Restoring deleted or 'tombstoned' objects in Active Directory

A freeware application can help restore deleted or 'tombstoned' objects in Active Directory without doing a backup restore.

This tip was submitted to SearchWinSystems.com by expert Serdar Yegulalp. Please let other users know how useful it is by rating it below.


When an object is deleted from Active Directory, it is not immediately erased, but is marked for future deletion. The marker used to designate an AD object scheduled to be destroyed is called, appropriately enough, a "tombstone." Tombstoned objects are deleted whenever the Active Directory database is defragmented online or offline, which generally happens twice a day (once around noon, and once around midnight).

Normally, doing a manual undelete of tombstoned object is a bit of a hassle; it often involves performing an authoritative backup restore, which is not a trivial operation. Thankfully, Mark Russinovich at Sysinternals has created a little command-line freeware application called AdRestore 1.1. AdRestore enumerates all of the currently-tombstoned objects in a domain and allows you to restore them selectively.

To add a little selectivity to the restore operation, you can run AdRestore with a parameter to narrow down the search. For instance:

adrestore -r Serdar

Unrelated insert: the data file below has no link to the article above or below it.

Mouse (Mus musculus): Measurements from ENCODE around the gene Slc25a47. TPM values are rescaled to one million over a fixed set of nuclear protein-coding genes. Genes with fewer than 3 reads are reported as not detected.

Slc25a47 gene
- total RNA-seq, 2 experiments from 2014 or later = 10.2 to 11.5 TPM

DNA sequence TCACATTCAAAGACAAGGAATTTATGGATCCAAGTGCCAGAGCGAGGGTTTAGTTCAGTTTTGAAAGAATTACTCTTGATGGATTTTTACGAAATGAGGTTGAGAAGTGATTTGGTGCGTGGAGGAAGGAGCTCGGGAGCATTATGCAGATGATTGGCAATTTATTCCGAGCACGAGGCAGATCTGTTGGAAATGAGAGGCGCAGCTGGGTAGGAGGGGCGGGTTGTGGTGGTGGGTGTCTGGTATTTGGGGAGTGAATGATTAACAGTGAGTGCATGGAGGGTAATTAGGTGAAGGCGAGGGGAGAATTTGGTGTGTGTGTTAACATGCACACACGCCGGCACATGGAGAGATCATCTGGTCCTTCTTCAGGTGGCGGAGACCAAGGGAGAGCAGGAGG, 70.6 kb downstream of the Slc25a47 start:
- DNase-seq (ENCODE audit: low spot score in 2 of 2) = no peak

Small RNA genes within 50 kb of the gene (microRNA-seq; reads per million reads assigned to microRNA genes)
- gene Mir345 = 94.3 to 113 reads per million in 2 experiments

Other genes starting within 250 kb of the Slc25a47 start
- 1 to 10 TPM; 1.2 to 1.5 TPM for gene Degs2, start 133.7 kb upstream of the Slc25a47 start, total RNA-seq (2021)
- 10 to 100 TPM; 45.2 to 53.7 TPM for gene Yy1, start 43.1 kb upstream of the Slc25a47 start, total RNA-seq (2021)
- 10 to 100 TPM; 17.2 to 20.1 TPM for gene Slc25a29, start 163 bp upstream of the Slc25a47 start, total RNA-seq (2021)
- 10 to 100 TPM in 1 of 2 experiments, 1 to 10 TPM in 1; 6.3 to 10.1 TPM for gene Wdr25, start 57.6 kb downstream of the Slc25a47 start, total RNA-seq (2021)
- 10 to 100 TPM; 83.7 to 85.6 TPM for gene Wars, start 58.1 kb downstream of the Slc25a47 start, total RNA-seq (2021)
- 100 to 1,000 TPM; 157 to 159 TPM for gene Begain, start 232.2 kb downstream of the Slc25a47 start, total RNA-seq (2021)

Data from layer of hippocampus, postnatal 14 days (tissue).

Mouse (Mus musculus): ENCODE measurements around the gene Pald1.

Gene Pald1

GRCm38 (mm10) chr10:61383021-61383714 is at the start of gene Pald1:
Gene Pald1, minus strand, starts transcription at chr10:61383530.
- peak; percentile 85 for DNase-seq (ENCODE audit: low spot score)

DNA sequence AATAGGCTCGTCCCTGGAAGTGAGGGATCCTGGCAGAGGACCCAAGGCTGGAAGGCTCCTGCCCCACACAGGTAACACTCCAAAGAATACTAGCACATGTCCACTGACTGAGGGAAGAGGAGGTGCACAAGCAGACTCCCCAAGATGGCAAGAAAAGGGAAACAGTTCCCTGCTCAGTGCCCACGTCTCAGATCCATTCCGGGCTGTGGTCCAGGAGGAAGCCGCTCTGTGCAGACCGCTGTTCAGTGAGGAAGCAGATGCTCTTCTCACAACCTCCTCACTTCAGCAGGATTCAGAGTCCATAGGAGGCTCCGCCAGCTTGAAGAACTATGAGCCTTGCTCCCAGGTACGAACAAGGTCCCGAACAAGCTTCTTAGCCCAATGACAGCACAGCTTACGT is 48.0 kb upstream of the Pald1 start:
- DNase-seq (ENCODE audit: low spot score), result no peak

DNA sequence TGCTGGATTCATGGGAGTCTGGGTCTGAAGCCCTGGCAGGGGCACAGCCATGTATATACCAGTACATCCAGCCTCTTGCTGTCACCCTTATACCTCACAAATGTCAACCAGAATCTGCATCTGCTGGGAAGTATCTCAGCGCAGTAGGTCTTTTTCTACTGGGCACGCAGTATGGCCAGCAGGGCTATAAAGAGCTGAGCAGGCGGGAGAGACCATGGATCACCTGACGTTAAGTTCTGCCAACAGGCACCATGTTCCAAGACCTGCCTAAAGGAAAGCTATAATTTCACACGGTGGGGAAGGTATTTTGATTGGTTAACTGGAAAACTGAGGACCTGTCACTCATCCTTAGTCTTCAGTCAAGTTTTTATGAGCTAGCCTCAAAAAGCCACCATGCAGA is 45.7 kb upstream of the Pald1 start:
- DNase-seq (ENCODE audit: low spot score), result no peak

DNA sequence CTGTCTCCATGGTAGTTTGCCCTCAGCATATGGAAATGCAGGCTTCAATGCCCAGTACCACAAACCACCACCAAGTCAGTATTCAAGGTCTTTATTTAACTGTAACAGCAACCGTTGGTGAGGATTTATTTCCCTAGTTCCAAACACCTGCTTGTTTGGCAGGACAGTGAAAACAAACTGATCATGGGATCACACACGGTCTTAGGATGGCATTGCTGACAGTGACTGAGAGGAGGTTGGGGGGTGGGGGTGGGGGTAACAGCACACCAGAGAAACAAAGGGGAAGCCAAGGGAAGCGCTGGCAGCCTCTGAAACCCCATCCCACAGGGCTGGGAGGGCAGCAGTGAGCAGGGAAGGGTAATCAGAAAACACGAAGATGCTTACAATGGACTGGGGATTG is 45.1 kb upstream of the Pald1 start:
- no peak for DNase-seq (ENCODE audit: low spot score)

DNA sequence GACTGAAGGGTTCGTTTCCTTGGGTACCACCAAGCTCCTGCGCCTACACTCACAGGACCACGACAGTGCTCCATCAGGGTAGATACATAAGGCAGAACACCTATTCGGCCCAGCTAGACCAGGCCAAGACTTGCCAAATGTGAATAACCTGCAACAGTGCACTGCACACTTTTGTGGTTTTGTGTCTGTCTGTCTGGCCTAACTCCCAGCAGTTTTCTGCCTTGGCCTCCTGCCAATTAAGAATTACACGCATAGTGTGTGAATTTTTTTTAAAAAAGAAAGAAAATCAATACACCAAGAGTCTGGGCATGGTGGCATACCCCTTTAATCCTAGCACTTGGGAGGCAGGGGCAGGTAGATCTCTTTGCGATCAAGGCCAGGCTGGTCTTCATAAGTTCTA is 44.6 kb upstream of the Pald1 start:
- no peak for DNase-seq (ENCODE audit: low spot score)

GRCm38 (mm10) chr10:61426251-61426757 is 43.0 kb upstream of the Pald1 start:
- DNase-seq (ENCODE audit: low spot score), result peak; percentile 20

would search for all objects with "Serdar" as part of its name. The -r switch forces the program to prompt the user for each restoration; otherwise, all the objects found matching said criteria will be automatically restored. The default (no criteria supplied) is that all tombstoned objects will be enumerated and restored.

Note that deleted items may no longer be members of specific organizational units or OUs. Restoring these objects from deleted status will not automatically restore them to their respective OUs; this will need to be done manually.


Serdar Yegulalp is the editor of the Windows 2000 Power Users Newsletter. Check out his Windows 2000 blog for his latest advice and musings on the world of Windows network administrators – please share your thoughts as well!


This was first published in October 2004

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